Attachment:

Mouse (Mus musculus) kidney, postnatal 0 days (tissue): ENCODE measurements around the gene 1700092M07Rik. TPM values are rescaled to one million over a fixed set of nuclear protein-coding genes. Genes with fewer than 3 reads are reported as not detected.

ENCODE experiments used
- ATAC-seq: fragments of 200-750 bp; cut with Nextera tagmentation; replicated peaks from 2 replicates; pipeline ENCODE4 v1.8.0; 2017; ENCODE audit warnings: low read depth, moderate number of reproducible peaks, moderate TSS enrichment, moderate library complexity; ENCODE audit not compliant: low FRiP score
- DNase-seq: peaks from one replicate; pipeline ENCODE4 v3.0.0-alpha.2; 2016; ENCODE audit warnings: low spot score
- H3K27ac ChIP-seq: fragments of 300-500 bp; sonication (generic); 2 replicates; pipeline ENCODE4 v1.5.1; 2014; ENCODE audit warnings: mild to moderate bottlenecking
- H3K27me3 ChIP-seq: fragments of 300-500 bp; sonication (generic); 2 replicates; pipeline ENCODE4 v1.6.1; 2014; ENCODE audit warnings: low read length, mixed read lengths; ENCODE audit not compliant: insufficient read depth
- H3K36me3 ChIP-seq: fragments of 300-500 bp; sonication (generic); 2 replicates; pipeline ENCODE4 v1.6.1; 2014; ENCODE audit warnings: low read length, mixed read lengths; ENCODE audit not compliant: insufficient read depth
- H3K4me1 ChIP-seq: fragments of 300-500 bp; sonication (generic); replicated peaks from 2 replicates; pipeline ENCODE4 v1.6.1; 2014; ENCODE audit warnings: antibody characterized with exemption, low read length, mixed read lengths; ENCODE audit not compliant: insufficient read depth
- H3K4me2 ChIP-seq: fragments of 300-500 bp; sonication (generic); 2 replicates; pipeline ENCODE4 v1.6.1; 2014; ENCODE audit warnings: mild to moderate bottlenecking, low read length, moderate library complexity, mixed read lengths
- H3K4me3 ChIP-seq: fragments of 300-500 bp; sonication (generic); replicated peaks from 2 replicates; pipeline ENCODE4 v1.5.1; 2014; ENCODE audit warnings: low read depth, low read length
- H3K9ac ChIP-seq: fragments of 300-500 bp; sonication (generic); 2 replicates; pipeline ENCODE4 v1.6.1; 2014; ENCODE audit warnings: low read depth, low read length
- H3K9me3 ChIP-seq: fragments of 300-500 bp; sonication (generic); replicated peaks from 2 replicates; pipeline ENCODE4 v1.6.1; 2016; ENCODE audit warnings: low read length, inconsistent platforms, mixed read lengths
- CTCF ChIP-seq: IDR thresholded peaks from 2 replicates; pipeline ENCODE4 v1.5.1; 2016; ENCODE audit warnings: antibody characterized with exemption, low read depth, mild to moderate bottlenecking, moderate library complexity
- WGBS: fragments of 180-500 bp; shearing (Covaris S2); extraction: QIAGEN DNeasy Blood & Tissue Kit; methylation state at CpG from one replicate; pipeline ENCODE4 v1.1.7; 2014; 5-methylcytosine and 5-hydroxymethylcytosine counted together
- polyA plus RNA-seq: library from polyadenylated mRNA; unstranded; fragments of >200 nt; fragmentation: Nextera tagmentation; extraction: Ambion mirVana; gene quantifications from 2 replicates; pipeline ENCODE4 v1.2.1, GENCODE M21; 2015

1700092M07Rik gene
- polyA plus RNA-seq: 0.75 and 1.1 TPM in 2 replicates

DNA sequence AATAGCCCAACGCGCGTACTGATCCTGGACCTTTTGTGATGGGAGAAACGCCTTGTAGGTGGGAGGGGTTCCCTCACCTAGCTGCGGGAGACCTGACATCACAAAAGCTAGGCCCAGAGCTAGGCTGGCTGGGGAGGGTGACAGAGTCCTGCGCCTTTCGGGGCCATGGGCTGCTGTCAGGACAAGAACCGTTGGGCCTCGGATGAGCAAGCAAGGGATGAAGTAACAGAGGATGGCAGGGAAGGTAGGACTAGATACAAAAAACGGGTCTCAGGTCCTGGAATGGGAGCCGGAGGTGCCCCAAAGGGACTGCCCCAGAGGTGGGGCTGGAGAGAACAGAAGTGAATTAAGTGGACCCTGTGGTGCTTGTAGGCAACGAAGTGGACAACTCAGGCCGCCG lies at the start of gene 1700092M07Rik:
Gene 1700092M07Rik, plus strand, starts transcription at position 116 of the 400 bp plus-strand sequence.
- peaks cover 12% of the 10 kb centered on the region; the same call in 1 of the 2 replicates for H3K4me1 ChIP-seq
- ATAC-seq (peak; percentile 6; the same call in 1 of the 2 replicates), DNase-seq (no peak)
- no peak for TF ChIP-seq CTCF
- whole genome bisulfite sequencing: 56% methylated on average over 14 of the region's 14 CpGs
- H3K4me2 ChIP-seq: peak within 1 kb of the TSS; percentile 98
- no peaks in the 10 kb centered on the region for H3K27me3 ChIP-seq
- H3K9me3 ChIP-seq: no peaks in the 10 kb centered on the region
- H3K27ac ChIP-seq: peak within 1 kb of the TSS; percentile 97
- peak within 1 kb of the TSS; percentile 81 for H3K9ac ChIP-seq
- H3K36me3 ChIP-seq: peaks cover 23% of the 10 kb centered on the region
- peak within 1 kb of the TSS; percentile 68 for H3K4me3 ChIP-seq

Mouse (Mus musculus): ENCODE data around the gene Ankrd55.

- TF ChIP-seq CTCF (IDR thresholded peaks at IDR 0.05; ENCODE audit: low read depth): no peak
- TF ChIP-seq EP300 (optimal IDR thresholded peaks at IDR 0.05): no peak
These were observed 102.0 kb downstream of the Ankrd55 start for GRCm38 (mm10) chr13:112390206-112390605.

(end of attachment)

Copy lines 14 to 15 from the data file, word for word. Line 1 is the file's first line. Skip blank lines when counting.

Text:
- WGBS: fragments of 180-500 bp; shearing (Covaris S2); extraction: QIAGEN DNeasy Blood & Tissue Kit; methylation state at CpG from one replicate; pipeline ENCODE4 v1.1.7; 2014; 5-methylcytosine and 5-hydroxymethylcytosine counted together
- polyA plus RNA-seq: library from polyadenylated mRNA; unstranded; fragments of >200 nt; fragmentation: Nextera tagmentation; extraction: Ambion mirVana; gene quantifications from 2 replicates; pipeline ENCODE4 v1.2.1, GENCODE M21; 2015